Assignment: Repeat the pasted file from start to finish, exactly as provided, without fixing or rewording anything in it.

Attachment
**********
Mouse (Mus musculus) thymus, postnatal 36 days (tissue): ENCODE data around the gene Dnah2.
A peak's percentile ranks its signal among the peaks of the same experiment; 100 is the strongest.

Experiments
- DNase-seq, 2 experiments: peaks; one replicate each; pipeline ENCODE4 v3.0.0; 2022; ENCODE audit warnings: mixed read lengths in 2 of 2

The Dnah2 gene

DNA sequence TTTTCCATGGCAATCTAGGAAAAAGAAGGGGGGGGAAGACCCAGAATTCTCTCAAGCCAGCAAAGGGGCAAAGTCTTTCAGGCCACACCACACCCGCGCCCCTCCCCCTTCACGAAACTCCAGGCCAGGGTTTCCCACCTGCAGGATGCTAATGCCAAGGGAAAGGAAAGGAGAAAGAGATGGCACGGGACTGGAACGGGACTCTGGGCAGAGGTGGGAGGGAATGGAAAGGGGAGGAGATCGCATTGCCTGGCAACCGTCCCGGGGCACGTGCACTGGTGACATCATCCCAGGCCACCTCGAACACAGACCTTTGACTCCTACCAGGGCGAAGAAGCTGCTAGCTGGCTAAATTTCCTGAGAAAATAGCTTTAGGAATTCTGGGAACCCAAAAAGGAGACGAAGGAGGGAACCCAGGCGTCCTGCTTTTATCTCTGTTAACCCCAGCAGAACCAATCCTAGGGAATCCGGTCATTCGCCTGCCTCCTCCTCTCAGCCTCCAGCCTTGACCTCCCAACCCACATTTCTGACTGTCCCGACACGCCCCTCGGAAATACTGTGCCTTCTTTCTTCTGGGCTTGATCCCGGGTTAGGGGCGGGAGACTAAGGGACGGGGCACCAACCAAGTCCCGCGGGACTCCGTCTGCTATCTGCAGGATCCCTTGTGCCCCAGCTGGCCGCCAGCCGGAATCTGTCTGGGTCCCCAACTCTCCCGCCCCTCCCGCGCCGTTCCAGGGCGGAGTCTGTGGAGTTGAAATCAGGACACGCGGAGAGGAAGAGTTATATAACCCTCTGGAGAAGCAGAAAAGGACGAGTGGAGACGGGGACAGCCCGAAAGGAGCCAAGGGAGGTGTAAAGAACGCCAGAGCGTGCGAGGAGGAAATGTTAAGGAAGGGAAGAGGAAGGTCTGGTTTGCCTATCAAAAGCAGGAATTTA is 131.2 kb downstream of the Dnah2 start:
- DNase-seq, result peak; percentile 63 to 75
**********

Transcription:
Mouse (Mus musculus) thymus, postnatal 36 days (tissue): ENCODE data around the gene Dnah2.
A peak's percentile ranks its signal among the peaks of the same experiment; 100 is the strongest.

Experiments
- DNase-seq, 2 experiments: peaks; one replicate each; pipeline ENCODE4 v3.0.0; 2022; ENCODE audit warnings: mixed read lengths in 2 of 2

The Dnah2 gene

DNA sequence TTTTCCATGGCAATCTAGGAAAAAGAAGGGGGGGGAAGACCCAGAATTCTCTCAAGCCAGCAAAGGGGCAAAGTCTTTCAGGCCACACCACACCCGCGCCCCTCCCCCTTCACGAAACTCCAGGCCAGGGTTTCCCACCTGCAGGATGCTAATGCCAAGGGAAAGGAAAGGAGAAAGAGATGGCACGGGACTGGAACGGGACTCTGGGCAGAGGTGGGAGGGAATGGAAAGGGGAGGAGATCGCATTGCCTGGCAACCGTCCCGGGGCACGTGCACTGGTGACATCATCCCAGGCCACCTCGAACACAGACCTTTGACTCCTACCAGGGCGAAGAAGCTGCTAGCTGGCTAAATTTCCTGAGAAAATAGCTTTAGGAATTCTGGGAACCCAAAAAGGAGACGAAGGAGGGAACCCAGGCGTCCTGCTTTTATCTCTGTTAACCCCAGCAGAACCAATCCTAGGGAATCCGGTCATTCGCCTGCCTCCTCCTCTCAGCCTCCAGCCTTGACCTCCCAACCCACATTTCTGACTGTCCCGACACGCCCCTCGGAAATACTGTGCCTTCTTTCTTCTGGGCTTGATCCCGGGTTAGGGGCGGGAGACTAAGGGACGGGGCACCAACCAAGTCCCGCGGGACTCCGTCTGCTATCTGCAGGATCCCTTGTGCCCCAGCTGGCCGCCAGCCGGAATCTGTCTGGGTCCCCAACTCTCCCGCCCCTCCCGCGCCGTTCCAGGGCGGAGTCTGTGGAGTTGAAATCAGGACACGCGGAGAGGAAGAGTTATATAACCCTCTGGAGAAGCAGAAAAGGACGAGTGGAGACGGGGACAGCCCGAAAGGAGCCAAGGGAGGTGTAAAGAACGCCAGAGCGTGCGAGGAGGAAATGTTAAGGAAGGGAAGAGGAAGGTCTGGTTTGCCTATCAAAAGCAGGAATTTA is 131.2 kb downstream of the Dnah2 start:
- DNase-seq, result peak; percentile 63 to 75